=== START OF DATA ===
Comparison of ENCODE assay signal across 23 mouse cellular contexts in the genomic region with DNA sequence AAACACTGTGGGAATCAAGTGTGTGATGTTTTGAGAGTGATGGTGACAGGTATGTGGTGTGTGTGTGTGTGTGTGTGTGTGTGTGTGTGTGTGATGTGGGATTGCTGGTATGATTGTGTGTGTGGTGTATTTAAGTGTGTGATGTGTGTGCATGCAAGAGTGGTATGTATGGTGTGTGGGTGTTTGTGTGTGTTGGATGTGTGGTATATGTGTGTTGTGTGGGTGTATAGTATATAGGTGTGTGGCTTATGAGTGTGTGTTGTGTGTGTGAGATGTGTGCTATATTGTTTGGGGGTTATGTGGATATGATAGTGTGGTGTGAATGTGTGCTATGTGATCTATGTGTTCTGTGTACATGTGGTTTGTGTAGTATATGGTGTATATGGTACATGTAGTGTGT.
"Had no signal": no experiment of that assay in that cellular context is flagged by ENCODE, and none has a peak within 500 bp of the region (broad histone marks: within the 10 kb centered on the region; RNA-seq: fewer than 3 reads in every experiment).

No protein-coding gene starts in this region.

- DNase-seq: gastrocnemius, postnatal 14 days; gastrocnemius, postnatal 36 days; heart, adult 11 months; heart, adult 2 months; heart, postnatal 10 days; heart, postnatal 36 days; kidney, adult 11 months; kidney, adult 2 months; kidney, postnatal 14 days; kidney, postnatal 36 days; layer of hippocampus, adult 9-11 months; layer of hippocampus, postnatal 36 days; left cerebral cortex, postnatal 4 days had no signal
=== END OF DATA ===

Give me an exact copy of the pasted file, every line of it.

Comparison of ENCODE assay signal across 23 mouse cellular contexts in the genomic region with DNA sequence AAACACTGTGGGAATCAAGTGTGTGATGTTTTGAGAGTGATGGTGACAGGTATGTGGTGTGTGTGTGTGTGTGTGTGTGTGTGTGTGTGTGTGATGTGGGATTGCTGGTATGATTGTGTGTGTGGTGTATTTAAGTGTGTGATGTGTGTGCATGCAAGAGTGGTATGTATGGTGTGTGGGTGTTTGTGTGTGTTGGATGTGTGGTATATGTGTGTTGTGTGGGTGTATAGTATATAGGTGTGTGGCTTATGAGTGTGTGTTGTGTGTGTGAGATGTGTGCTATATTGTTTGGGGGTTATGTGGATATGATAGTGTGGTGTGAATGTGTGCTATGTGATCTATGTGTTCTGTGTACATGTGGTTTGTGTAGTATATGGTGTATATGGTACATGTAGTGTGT.
"Had no signal": no experiment of that assay in that cellular context is flagged by ENCODE, and none has a peak within 500 bp of the region (broad histone marks: within the 10 kb centered on the region; RNA-seq: fewer than 3 reads in every experiment).

No protein-coding gene starts in this region.

- DNase-seq: gastrocnemius, postnatal 14 days; gastrocnemius, postnatal 36 days; heart, adult 11 months; heart, adult 2 months; heart, postnatal 10 days; heart, postnatal 36 days; kidney, adult 11 months; kidney, adult 2 months; kidney, postnatal 14 days; kidney, postnatal 36 days; layer of hippocampus, adult 9-11 months; layer of hippocampus, postnatal 36 days; left cerebral cortex, postnatal 4 days had no signal